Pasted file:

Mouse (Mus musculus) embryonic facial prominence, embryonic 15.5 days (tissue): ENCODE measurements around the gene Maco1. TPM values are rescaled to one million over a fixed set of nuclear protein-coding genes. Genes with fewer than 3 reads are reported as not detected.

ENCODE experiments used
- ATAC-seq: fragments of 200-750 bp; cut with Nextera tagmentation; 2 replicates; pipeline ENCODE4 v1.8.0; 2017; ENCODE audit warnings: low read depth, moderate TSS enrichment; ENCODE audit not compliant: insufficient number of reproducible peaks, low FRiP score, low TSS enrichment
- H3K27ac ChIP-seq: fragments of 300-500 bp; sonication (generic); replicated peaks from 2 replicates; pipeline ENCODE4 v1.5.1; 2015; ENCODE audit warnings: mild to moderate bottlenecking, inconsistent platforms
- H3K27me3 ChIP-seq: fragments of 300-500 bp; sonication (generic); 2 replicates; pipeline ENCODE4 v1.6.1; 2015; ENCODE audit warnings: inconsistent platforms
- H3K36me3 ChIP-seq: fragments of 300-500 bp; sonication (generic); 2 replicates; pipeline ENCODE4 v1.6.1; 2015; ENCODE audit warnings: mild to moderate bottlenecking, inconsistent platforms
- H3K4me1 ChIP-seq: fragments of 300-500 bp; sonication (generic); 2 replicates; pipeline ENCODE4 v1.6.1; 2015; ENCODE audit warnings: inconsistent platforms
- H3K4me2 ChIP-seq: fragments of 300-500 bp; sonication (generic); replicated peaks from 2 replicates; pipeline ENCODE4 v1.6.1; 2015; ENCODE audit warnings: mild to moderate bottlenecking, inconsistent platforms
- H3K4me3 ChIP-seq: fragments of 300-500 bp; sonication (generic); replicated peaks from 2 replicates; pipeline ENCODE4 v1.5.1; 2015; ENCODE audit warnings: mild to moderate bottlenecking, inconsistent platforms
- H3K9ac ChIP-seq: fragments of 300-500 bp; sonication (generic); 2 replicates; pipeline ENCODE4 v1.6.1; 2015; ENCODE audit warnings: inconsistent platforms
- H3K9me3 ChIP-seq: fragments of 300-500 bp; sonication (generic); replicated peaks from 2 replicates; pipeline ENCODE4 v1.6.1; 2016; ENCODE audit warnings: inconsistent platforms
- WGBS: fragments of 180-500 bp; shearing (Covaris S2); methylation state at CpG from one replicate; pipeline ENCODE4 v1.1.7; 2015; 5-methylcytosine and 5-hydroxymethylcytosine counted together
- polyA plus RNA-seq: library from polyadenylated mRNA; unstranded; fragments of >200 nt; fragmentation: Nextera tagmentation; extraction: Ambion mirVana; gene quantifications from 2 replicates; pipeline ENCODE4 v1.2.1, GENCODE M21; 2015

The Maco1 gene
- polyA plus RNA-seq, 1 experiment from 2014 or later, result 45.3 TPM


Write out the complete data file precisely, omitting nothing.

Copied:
Mouse (Mus musculus) embryonic facial prominence, embryonic 15.5 days (tissue): ENCODE measurements around the gene Maco1. TPM values are rescaled to one million over a fixed set of nuclear protein-coding genes. Genes with fewer than 3 reads are reported as not detected.

ENCODE experiments used
- ATAC-seq: fragments of 200-750 bp; cut with Nextera tagmentation; 2 replicates; pipeline ENCODE4 v1.8.0; 2017; ENCODE audit warnings: low read depth, moderate TSS enrichment; ENCODE audit not compliant: insufficient number of reproducible peaks, low FRiP score, low TSS enrichment
- H3K27ac ChIP-seq: fragments of 300-500 bp; sonication (generic); replicated peaks from 2 replicates; pipeline ENCODE4 v1.5.1; 2015; ENCODE audit warnings: mild to moderate bottlenecking, inconsistent platforms
- H3K27me3 ChIP-seq: fragments of 300-500 bp; sonication (generic); 2 replicates; pipeline ENCODE4 v1.6.1; 2015; ENCODE audit warnings: inconsistent platforms
- H3K36me3 ChIP-seq: fragments of 300-500 bp; sonication (generic); 2 replicates; pipeline ENCODE4 v1.6.1; 2015; ENCODE audit warnings: mild to moderate bottlenecking, inconsistent platforms
- H3K4me1 ChIP-seq: fragments of 300-500 bp; sonication (generic); 2 replicates; pipeline ENCODE4 v1.6.1; 2015; ENCODE audit warnings: inconsistent platforms
- H3K4me2 ChIP-seq: fragments of 300-500 bp; sonication (generic); replicated peaks from 2 replicates; pipeline ENCODE4 v1.6.1; 2015; ENCODE audit warnings: mild to moderate bottlenecking, inconsistent platforms
- H3K4me3 ChIP-seq: fragments of 300-500 bp; sonication (generic); replicated peaks from 2 replicates; pipeline ENCODE4 v1.5.1; 2015; ENCODE audit warnings: mild to moderate bottlenecking, inconsistent platforms
- H3K9ac ChIP-seq: fragments of 300-500 bp; sonication (generic); 2 replicates; pipeline ENCODE4 v1.6.1; 2015; ENCODE audit warnings: inconsistent platforms
- H3K9me3 ChIP-seq: fragments of 300-500 bp; sonication (generic); replicated peaks from 2 replicates; pipeline ENCODE4 v1.6.1; 2016; ENCODE audit warnings: inconsistent platforms
- WGBS: fragments of 180-500 bp; shearing (Covaris S2); methylation state at CpG from one replicate; pipeline ENCODE4 v1.1.7; 2015; 5-methylcytosine and 5-hydroxymethylcytosine counted together
- polyA plus RNA-seq: library from polyadenylated mRNA; unstranded; fragments of >200 nt; fragmentation: Nextera tagmentation; extraction: Ambion mirVana; gene quantifications from 2 replicates; pipeline ENCODE4 v1.2.1, GENCODE M21; 2015

The Maco1 gene
- polyA plus RNA-seq, 1 experiment from 2014 or later, result 45.3 TPM